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WGLT is committed to helping you become an informed voter ahead of the April 6 local election.

BEC, McLean County Clerk Expect Slightly Higher Voter Turnout

Ryan Denham
Monday was the last day for early voting at Bloomington's Center for the Performing Arts.

Consolidated local elections typically produce a lower voter turnout than even-year elections like presidential cycles. Normally, only about 20% of registered voters cast ballots.

For Tuesday’s election, the Bloomington Election Commission and the McLean County Clerk’s office project turnout could run a little higher, possibly between 25-30%.

Polls will be open from 6 a.m. to 7 p.m. on Tuesday.

Bloomington Election Commission

What are the reasons? BEC Executive Director Tim Mitchell said he thinks there is some carryover from the divisive November election.

“In Georgia this past week, they passed a new law to impact voters down there, which has made national headlines,” said Mitchell. “The whole concept of voting is still in the forefront of people’s minds.” 

Mitchell said he’s cautiously optimistic voter turnout will be higher than in years past based on the amount of mail-in ballots. Mitchell said in the last consolidated election, the BEC received 184 vote-by-mail ballots. This time around, it’s already received 1,200 mail-in ballots.

Bloomington also has seen over 1,600 early voters, including a rush of 360 on Monday.

“When we did the presidential election back in November, we had 15,000. I think people have gotten a little more accustomed to vote-by-mail during that election cycle,” said Mitchell. 

Mitchell said this is the most mail-in ballots he has seen in a consolidated election. But as far as managing the increased mail-in ballots and early voting, he said this election is a walk in the park compared to November.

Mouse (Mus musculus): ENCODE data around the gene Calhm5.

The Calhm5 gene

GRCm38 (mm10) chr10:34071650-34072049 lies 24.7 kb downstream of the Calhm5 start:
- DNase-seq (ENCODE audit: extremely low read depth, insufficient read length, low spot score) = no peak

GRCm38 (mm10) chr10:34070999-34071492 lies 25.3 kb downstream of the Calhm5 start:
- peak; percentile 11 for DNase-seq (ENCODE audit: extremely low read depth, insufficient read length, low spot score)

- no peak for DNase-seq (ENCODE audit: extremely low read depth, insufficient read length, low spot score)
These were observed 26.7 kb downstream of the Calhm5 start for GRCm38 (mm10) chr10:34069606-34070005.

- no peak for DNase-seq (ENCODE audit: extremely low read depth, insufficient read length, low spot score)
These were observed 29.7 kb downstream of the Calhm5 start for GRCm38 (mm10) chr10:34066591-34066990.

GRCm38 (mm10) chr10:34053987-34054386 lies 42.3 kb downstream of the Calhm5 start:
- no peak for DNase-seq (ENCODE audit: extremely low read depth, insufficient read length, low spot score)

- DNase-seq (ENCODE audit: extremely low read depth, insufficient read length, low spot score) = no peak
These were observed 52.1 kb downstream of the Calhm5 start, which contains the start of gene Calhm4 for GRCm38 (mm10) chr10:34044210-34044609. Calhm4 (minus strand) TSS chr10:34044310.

“From our perspective in the office, it has been very manageable,” he said.

County Clerk’s Office

In 2017, McLean County saw turnout of about 18%, but that might go up on Tuesday.

“If you look at the Normal precincts, you can see that their turnout was a lot higher, often 40+% in some precincts. So we expect that in Normal precincts, it will be about the same, perhaps a bit higher, because of all the contested races in Normal. But countywide, many are uncontested,” said McLean County Clerk Kathy Michael. “I would guess a similar 18-25% turnout countywide, excluding Bloomington; and a similar to a bit higher turnout for Normal.”

Michael said the county was close to 80% turnout in some places in November, with the presidential race on the ballot. 

“Sadly, there's no comparison on these off year, we call them the consolidated elections, because the turnout is usually expected to be very low,” said Michael. “We hear more talk. You see a lot of the candidates out. ... So we would just be guessing, but we expect a little bit higher turnout.”

Michael said she'd also guess that the rural areas will see lighter voter turnout.

“In some spots in the rural areas, there are some contested races with the school boards, especially, and that might bring out a few more people,” she said.

Another determining factor in projecting turnout is the office -- like BEC -- has seen much heavier mail-in ballots.

“Four years ago we had about 300 ballots come in, and we're already at almost 1,300,” said Michael. “So you can see the big difference there.”

About 1,700 McLean County voters had cast ballots as of midday Monday, including both vote-by-mail and in-person early voters at the Bloomington Center for Performing Arts.

“Vote by mail has quadrupled from 2017, but early voting has been very slow over at BCPA. We started out with four voters and we went up to 13. Of course we started 40 days early, and people like to wait because there’s a lot of decisions to be made,” said Michael.

She said the BCPA did see a record in early voters, around 200 people came out on Friday. Michael expected even more to show up Monday for the last day of early voting, due to the nice weather. 

“Turnout is always the question. We just expect it to be about as usual with perhaps a little bit more than usual because of the many candidates running,” said Michael, adding her office also has gotten quite a bit of calls regarding write-ins.

“The candidates list of write-ins are posted in each polling place. The judges have those lists because by statute you have to provide them if a voter asks,” she said.